Why many women like gig jobs? Avoiding the 'old boys network' at the office.

 Jean-Paul Sartre famously stated, "Hell is other people," a sentiment that resonates with many women in the workforce. A substantial number of women are turning to freelance, contract, or gig work, and shunning traditional office environments, with reasons extending beyond flexible hours. A survey by Jitjatjo revealed that 77% of women find gig work more appealing than returning to the office due to their reluctance to engage with co-workers. This preference for gig work, referring to temporary, freelance, or contract jobs, whether remote or in-person, is driven by various factors. The survey, conducted by Propeller Insights, outlined reasons for the popularity of gig work, with 60% of women citing flexibility, 58% mentioning the ability to set their own hours, and 46% expressing a desire to avoid time-consuming commutes.

Notably, only 23% of men considered avoiding co-workers as an appealing aspect of gig jobs, with 55% pointing to the elimination of commutes and 41% highlighting the flexibility to set their own hours. Tim Chatfield, CEO of Jitjatjo, suggested that some women may have had negative experiences with colleagues in past workplaces or simply prefer to work independently. Jasmine Tucker, Vice President of Research for the National Women's Law Center, emphasized systemic issues such as the "old boy network," which creates obstacles for women in terms of promotions and pay raises, especially in male-dominated settings.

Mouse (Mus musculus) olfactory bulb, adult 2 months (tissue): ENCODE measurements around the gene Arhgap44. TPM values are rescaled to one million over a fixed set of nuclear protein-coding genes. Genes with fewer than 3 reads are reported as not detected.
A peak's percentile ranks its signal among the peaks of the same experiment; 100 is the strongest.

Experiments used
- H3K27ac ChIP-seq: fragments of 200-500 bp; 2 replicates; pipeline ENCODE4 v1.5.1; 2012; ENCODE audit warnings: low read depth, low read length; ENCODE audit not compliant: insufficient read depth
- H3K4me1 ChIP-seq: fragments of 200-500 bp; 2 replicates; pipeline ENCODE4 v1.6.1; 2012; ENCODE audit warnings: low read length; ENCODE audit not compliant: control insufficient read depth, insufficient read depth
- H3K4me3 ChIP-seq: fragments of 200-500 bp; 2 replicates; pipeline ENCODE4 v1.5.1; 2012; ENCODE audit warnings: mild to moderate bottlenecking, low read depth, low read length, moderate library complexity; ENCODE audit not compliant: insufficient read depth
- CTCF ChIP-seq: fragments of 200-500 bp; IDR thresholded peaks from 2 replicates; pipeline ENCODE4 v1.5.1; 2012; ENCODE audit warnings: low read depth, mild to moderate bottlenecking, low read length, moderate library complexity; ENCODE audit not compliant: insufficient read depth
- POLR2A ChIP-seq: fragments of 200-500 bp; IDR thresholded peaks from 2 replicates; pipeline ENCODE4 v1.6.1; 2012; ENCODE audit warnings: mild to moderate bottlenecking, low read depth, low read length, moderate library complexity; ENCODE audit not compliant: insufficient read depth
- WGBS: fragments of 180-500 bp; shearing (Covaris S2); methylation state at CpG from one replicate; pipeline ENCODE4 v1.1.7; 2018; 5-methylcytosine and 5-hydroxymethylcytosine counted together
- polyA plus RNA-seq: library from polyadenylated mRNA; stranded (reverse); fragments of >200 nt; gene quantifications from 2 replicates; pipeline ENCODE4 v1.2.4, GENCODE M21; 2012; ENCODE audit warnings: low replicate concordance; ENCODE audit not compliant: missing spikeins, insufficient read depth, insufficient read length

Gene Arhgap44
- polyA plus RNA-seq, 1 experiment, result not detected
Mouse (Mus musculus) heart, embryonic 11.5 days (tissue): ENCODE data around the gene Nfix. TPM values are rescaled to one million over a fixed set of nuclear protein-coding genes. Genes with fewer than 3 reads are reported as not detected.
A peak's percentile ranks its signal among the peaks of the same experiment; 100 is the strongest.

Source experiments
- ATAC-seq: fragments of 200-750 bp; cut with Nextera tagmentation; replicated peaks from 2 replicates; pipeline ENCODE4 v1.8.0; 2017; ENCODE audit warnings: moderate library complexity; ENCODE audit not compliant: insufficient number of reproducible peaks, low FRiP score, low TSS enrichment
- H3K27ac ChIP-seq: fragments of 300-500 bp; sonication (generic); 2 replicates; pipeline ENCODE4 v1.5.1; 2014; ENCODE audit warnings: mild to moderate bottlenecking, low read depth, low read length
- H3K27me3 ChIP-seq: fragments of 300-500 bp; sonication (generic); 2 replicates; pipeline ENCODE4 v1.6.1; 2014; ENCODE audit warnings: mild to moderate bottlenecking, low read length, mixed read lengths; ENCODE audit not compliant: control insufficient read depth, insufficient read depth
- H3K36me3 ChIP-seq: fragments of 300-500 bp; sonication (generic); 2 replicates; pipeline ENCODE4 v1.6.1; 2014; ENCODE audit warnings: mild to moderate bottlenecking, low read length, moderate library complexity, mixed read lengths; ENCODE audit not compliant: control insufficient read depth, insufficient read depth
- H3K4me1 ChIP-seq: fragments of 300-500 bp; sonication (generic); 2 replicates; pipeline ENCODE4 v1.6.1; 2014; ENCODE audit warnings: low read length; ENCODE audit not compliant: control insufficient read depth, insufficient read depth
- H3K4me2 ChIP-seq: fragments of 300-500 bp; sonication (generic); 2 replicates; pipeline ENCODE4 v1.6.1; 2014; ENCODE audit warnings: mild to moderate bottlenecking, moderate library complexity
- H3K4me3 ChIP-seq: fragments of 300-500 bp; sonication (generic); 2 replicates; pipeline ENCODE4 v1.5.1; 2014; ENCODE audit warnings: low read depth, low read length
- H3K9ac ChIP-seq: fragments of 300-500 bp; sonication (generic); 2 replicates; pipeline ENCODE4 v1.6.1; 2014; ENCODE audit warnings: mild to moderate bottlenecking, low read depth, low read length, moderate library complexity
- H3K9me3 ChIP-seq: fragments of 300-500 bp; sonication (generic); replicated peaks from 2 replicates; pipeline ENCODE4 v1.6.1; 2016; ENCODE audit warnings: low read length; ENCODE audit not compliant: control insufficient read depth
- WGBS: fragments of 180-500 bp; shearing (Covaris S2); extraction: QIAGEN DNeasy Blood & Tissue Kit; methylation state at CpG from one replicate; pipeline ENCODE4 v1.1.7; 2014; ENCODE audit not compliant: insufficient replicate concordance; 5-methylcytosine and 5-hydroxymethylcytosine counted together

Tucker explained that women often feel disempowered and uncomfortable in workplaces where male-centric cliques dominate, leading to a general feeling of uneasiness with colleagues. She also highlighted the impact on work-life balance, mentioning the discomfort women may face when seeking flexibility, such as leaving work to pick up a child from school. These insights shed light on the multifaceted reasons driving women away from traditional work environments and toward independent work arrangements.  
Female gig worker working on her laptop outside.  

Is gig work growing?

During the pandemic, both women and men enjoyed the freedom to work remotely and care for children who were distance learning. Now that many companies are requiring employees to return to the office, at least part-time, some women are choosing other career paths.

Thirty-eight percent of men and 17% of women describe themselves as flexible or gig workers, according to the Jitjatjo survey. About 14% of men and 17% of women said they were flexible workers in the past.

In 2022, 36% of U.S. workers, or 58 million Americans, identified as independent workers toiling as tutors, ride-sharing service drivers, food deliverers and substitute teachers, among other occupations, either as full-time jobs or side hustles, according to a McKinsey report. That was up from 27% in 2016.

Jitjatjo's Chatfield says the ranks of women shifting to gig work are growing much faster than men.

“What we see driving the gig workforce is a burning desire for work to flex around your lifestyle choice versus work dictating what lifestyle you choose,” Chatfield says.

Despite the growing popularity of gig jobs, many workers aren’t eager to talk about it.

Sixty percent of men and 44% of women said that, at some point in their lives, they chose not to tell friends or family about their participation in the gig economy.

Thirty-one percent of men and 44% of women said it was just a side hustle and they preferred that others didn’t know. Thirty-two percent of men and 27% of women said it was easier not to discuss because friends and family didn’t understand the gig economy.

And about 15% of all survey respondents said they kept their gig work to themselves because they felt like a failure.

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